Every November 2nd I come out to the Evergreen cemetery to lay marigolds on the gravestones of the dearly departed. It’s not as it should be though; the families should be out here, feasting with their ancestors. But it is not a tradition for this little old cemetery. So I do what I can.
This year I was not alone. An old stooped gentleman was standing next to a recent headstone. I kept my distance as I could tell he was in reflective contemplation. I made my way through the graveyard, placing small bouquets of marigolds at each grave in honor of the dead. When I got to the newer grave sites I saw the old man was gone. When I arrived at the stone he was standing by, I noticed a bouquet of faded lavender with a letter attached. It was without an envelope so I stopped to read the missive.
My Dearest Mary,
As you know I am a coward. I have been wanting to make reparations all these years but I could never bring myself to face you. It is only now, after you have passed away, that I find the courage to ask your forgiveness.
What I did all those years ago, to you and your unborn child, our child, is unforgivable. We were just kids really. And I should have never pressured you. But it was the war and all; I really didn’t know if I would be coming back. But merciful God shined his face upon me and returned me to my home, and to you. I can only imagine what you had gone through, those years alone, unmarried, with a baby to care for. You weren’t there when I returned.
I suppose your family thought it best that you move away, from prying eyes. They wouldn’t tell me anything. I had no way of tracing where you had gone. Then time started to fly by. When word of you did come, you had married and moved to the States.
Again, years went by before I myself traveled across the pond. I had you tracked down. I wanted to see you. To make amends. But when the time came, and I sat in my car across the street from your home, I couldn’t do it. I was afraid of what you would say to me. The look in your eye. So I just drove away.
I always tried to keep up with what you were doing, where you were, how our boy was getting along. I found he had made it into Boston College. You must have been so proud. I know I was. And now he has his own wife and children. I stood off to the side of your funeral here. I din’t want to intrude. I didn’t know how. Our son, your son, is a fine man because of you. I can’t take any credit.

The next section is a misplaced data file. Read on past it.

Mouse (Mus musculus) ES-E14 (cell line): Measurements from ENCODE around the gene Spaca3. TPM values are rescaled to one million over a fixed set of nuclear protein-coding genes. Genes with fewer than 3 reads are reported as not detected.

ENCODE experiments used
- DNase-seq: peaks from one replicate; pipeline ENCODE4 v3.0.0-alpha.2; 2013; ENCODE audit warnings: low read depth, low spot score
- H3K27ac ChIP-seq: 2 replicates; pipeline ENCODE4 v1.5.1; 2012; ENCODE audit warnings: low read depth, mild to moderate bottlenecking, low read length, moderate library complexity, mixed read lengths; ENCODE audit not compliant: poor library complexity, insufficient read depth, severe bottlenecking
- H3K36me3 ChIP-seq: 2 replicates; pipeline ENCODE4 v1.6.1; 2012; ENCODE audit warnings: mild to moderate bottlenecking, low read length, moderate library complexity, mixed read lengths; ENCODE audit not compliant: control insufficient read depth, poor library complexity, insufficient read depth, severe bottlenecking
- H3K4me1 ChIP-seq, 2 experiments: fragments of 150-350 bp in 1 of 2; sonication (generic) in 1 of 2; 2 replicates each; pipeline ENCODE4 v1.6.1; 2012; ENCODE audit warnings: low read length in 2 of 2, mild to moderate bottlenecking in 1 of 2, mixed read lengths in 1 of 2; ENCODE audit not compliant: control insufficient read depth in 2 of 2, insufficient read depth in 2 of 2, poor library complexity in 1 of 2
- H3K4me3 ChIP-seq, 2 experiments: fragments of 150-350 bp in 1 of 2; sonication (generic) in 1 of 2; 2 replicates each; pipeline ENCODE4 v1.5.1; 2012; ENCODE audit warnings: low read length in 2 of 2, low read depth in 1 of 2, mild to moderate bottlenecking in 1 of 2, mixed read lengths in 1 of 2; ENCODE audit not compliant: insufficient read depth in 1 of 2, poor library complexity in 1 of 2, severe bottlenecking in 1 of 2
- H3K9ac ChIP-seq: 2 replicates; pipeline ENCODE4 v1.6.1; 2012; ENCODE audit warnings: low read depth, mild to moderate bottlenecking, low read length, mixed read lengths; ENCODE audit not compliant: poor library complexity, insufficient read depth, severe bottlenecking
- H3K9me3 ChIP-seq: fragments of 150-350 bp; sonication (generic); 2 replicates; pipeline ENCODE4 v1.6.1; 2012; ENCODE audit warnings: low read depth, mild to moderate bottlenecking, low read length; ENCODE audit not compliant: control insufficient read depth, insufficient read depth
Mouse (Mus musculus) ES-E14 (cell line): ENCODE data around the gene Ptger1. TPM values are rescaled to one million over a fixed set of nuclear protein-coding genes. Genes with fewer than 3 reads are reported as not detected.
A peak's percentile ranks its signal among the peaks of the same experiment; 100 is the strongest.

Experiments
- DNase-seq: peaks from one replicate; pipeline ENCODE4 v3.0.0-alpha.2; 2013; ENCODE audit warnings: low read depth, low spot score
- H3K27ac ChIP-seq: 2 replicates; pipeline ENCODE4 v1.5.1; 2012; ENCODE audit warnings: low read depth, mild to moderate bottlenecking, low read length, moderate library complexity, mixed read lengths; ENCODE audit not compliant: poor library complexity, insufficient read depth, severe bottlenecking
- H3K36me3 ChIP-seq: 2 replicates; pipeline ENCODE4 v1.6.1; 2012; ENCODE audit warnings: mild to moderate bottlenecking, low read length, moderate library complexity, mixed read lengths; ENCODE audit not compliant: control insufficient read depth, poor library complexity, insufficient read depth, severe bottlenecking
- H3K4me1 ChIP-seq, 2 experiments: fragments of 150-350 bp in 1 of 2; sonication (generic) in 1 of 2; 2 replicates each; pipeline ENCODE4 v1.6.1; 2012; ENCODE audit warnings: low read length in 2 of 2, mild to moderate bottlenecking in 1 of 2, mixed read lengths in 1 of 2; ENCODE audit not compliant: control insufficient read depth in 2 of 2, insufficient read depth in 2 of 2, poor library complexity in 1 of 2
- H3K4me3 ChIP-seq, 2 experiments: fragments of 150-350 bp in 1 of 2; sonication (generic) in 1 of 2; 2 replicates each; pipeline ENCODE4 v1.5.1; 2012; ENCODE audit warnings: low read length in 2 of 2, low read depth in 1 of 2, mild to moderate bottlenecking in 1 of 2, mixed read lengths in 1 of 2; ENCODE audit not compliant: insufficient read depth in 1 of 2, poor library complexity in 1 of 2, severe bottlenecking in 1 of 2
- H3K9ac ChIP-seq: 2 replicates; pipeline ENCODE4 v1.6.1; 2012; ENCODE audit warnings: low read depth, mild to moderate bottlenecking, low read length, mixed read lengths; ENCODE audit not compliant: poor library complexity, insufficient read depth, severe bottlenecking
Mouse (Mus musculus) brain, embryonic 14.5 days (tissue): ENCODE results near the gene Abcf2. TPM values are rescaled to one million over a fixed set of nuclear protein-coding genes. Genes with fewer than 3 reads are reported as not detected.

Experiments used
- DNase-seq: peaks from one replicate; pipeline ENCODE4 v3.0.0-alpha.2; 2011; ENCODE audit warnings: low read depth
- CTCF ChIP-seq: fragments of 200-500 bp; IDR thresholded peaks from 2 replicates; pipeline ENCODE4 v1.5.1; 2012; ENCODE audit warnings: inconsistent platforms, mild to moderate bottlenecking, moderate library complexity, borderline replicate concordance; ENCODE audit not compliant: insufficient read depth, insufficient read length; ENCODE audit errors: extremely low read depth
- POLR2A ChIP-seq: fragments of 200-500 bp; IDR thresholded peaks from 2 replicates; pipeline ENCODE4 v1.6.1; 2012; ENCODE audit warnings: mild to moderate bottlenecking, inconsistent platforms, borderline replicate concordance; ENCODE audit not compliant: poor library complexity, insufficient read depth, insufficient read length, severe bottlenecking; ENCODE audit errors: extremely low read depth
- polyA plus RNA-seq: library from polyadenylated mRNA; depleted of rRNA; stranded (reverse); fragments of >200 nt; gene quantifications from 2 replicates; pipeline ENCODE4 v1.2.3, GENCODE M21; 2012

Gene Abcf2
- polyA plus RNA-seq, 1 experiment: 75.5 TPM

I want you to know, Mary, that I never stopped thinking about you, about the both of you. I never married. I have stayed alone all these years, hoping that maybe a chance might come along for us to be together again. I should have tried harder, and I am so sorry.
Wow! What a bombshell if any family member were to happen upon this note. I had a brief mind to take the letter with me, but something stayed my hand. Maybe, if someone were to find the letter, they would discover that they were not completely alone. There’s still family out here in the world of the living.
I arranged the marigolds around the lavender. The bright orange flowers brightened up the fading lavender and brought to them a healthy glow.
I pressed my lips to my hand then laid it on Mary’s headstone.
“Look after Angus, Mary,” I stated softly. “He made a mistake, but he wants your forgiveness.”
I left Evergreen and headed home. I wondered if I would see lavender on Mary’s grave next year.
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This post is in response to The Weekly Writing Challenge. Have a look at other wonderful stories based on ‘Traces’.